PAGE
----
Rise Up empowers girl leaders and local organizations to guarantee girls’ rights through girl-centered advocacy.
Rita believes in the power of girls to improve the lives and well-being of their families, their communities and their country. Rita shares with us what it is like to work on behalf of other girls.
Tell us a little about Rise Up’s Let Girls Lead Girl Network you are part of. How did you learn about it? What made you want to join?
Girl leader: Rita, 17 years old, Guatemala
Rita: Rise Up’s Let Girls Lead Network in Quetzaltenango is a local departmental network of like-minded adolescent girl leaders that fight for human rights, especially for adolescent girls and women.
The girls’ network made a call for applications for more girls and adolescents to join, and this call came to my school. I instantly became interested because since I was little I have felt a calling to help those who need it most, and finally have found a way to do it, and that is thorough my work in this network.
Describe what kind of activities your group is doing as part of your sexual violence and harassment campaign that you are leading.
Rita: We recently launched our campaign called “Tell Someone!” And the first activity we are doing is visiting various public and private schools to give workshops about how to identify violence, how to avoid perpetuating it and how to report all types of violence and sexual harassment.
We have also been placing posters, banners, and stickers on public markets, buses and other strategic public places around the city to raise awareness about gender based violence and to give people the information and resources they can turn to for help. We are also working directly with bus drivers and market vendors who we have identified harass girls and women the most, and we have a talk scheduled with them with the hope of engaging them to reduce street harassment.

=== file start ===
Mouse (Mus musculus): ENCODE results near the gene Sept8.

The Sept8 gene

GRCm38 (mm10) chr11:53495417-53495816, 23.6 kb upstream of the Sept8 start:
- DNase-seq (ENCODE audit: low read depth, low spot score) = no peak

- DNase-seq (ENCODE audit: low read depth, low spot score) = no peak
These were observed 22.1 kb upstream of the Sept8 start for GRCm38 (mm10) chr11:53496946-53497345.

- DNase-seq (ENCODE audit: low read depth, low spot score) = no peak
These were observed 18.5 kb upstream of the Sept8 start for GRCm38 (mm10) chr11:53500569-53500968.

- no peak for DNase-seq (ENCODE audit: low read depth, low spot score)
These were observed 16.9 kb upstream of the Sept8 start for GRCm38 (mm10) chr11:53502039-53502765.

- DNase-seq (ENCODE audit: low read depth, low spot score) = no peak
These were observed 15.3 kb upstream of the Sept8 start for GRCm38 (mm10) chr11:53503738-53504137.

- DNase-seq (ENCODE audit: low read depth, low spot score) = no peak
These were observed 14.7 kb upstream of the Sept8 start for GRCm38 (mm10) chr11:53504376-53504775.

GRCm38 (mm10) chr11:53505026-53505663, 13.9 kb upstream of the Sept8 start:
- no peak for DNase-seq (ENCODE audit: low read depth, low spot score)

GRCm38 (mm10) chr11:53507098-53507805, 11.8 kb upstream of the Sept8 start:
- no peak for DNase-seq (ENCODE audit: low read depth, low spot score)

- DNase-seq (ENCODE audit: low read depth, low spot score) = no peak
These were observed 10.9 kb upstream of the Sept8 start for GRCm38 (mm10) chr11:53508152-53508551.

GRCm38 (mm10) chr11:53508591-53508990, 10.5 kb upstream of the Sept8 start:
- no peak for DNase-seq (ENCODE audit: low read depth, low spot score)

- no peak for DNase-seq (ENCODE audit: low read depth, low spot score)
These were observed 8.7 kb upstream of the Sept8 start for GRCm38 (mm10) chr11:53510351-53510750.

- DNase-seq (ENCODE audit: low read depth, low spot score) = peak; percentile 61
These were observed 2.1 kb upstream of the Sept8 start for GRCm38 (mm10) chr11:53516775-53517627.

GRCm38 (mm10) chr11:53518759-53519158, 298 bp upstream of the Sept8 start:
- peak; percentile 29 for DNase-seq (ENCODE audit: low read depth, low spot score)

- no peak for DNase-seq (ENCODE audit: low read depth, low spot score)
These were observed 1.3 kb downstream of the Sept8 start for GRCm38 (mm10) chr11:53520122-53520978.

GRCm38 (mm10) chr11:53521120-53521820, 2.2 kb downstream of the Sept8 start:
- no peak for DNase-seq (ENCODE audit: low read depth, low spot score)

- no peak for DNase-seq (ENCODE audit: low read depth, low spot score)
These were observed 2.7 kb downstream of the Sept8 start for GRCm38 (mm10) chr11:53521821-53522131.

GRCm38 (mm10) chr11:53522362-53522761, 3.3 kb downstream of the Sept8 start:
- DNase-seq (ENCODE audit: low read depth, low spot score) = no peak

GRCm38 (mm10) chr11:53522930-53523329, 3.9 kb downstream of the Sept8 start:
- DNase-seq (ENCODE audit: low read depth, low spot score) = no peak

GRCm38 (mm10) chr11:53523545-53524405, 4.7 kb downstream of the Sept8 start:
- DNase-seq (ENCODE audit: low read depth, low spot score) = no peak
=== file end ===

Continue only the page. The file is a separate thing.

We will also continue recording and airing radio spots and programs throughout the year.
Tell us about the radio component of the campaign. What do you like most about doing radio?
Rita: We have partnered with a national public radio where we are producing and recording radio programs on different topics like violence, discrimination, indigenous cultural identity and many other issues, all aimed for young audiences. I love working on radio programs because it is a very creative and fun way to reach many children and their parents across the country. Radio engages and grabs the attention of listeners in many different ways. Check out this Radio Spot on physical violence we recorded as part of our campaign.
Can you share a radio interview or piece that you are especially proud of?
Rita: I really enjoyed working on a radio episode on “cultural and ethnic discrimination” because Guatemala is a multicultural and multi-ethnic country, yet there are still many people who do not realize how beautiful and important this is, and If we do not recognize its importance every beautiful culture and ethnicity in our country would be at risk of disappearing.
Have you or your friends faced barriers in going to school? If so, tell us about them.